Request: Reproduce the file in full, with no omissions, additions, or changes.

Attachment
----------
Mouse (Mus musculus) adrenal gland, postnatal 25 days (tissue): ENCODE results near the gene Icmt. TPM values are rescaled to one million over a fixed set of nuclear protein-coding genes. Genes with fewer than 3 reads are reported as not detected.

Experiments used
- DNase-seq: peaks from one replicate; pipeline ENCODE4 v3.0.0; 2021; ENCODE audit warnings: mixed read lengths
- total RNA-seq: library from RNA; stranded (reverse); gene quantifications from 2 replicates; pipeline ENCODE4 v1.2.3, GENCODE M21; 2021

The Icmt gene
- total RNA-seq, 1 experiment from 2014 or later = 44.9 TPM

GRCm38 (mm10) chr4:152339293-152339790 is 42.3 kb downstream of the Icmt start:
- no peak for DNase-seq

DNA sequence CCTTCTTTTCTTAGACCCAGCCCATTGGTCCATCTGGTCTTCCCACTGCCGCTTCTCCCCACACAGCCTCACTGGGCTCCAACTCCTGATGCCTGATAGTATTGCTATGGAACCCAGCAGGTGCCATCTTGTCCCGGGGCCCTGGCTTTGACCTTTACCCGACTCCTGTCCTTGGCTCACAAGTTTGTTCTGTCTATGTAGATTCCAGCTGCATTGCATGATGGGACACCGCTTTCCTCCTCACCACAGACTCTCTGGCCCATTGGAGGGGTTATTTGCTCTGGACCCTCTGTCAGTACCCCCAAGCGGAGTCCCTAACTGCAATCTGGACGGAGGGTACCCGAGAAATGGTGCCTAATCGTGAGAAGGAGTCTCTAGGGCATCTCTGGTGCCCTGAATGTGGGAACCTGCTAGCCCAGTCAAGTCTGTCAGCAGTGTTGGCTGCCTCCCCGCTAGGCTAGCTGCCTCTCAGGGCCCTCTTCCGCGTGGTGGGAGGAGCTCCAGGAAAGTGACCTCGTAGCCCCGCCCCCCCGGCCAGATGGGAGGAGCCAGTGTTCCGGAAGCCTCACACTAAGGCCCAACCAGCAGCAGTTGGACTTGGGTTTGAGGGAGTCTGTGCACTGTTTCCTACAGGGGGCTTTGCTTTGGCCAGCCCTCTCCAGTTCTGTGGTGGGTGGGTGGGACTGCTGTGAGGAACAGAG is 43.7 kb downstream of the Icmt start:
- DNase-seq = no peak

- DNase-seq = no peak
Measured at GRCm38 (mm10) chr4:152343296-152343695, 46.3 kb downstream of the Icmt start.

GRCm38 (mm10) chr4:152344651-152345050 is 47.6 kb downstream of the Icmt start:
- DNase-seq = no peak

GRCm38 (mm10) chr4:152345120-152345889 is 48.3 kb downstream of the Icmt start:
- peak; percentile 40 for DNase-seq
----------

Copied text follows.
Mouse (Mus musculus) adrenal gland, postnatal 25 days (tissue): ENCODE results near the gene Icmt. TPM values are rescaled to one million over a fixed set of nuclear protein-coding genes. Genes with fewer than 3 reads are reported as not detected.

Experiments used
- DNase-seq: peaks from one replicate; pipeline ENCODE4 v3.0.0; 2021; ENCODE audit warnings: mixed read lengths
- total RNA-seq: library from RNA; stranded (reverse); gene quantifications from 2 replicates; pipeline ENCODE4 v1.2.3, GENCODE M21; 2021

The Icmt gene
- total RNA-seq, 1 experiment from 2014 or later = 44.9 TPM

GRCm38 (mm10) chr4:152339293-152339790 is 42.3 kb downstream of the Icmt start:
- no peak for DNase-seq

DNA sequence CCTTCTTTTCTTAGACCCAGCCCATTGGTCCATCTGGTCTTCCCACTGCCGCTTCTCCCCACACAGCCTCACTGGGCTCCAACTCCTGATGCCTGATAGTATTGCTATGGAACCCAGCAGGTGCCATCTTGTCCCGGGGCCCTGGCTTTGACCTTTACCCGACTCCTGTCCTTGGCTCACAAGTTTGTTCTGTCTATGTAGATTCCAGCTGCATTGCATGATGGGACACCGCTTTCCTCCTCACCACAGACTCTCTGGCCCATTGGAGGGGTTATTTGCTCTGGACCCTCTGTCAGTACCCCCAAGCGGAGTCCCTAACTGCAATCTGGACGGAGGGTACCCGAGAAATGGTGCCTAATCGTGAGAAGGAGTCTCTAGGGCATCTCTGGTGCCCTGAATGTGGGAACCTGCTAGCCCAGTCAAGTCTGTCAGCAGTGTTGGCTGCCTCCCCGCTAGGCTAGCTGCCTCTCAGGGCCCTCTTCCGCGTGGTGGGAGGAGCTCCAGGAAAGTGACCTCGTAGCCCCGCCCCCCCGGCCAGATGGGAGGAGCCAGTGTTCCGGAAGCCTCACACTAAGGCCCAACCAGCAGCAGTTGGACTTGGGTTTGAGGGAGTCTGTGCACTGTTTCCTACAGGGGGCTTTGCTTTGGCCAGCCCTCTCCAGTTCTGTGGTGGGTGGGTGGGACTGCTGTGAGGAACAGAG is 43.7 kb downstream of the Icmt start:
- DNase-seq = no peak

- DNase-seq = no peak
Measured at GRCm38 (mm10) chr4:152343296-152343695, 46.3 kb downstream of the Icmt start.

GRCm38 (mm10) chr4:152344651-152345050 is 47.6 kb downstream of the Icmt start:
- DNase-seq = no peak

GRCm38 (mm10) chr4:152345120-152345889 is 48.3 kb downstream of the Icmt start:
- peak; percentile 40 for DNase-seq